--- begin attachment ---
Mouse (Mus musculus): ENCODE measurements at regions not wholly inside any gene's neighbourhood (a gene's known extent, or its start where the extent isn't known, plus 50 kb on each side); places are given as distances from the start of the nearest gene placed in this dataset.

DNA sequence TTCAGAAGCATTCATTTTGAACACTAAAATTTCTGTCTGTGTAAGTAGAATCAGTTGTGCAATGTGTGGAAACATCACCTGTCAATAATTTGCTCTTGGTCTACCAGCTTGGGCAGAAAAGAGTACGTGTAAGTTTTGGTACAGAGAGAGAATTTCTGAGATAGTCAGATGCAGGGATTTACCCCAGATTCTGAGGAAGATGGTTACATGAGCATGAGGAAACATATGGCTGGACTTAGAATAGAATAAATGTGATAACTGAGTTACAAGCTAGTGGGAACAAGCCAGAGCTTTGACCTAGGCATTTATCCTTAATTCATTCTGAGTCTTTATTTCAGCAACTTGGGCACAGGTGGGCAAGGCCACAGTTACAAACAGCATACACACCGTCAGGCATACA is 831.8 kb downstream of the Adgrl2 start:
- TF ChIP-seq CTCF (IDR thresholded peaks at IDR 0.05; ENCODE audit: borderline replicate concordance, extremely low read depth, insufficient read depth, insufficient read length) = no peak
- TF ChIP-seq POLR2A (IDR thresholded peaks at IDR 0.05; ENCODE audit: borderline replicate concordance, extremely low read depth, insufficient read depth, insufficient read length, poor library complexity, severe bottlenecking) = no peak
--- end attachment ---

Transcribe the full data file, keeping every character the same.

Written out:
Mouse (Mus musculus): ENCODE measurements at regions not wholly inside any gene's neighbourhood (a gene's known extent, or its start where the extent isn't known, plus 50 kb on each side); places are given as distances from the start of the nearest gene placed in this dataset.

DNA sequence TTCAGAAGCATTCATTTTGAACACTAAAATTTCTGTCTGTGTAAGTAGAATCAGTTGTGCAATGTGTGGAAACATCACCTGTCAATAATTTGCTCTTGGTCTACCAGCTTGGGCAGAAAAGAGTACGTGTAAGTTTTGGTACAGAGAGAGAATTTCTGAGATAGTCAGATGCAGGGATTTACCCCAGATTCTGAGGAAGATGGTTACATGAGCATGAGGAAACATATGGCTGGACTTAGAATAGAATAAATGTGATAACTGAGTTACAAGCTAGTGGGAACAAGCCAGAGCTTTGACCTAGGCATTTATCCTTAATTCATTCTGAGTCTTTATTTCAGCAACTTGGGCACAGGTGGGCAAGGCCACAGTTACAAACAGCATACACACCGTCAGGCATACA is 831.8 kb downstream of the Adgrl2 start:
- TF ChIP-seq CTCF (IDR thresholded peaks at IDR 0.05; ENCODE audit: borderline replicate concordance, extremely low read depth, insufficient read depth, insufficient read length) = no peak
- TF ChIP-seq POLR2A (IDR thresholded peaks at IDR 0.05; ENCODE audit: borderline replicate concordance, extremely low read depth, insufficient read depth, insufficient read length, poor library complexity, severe bottlenecking) = no peak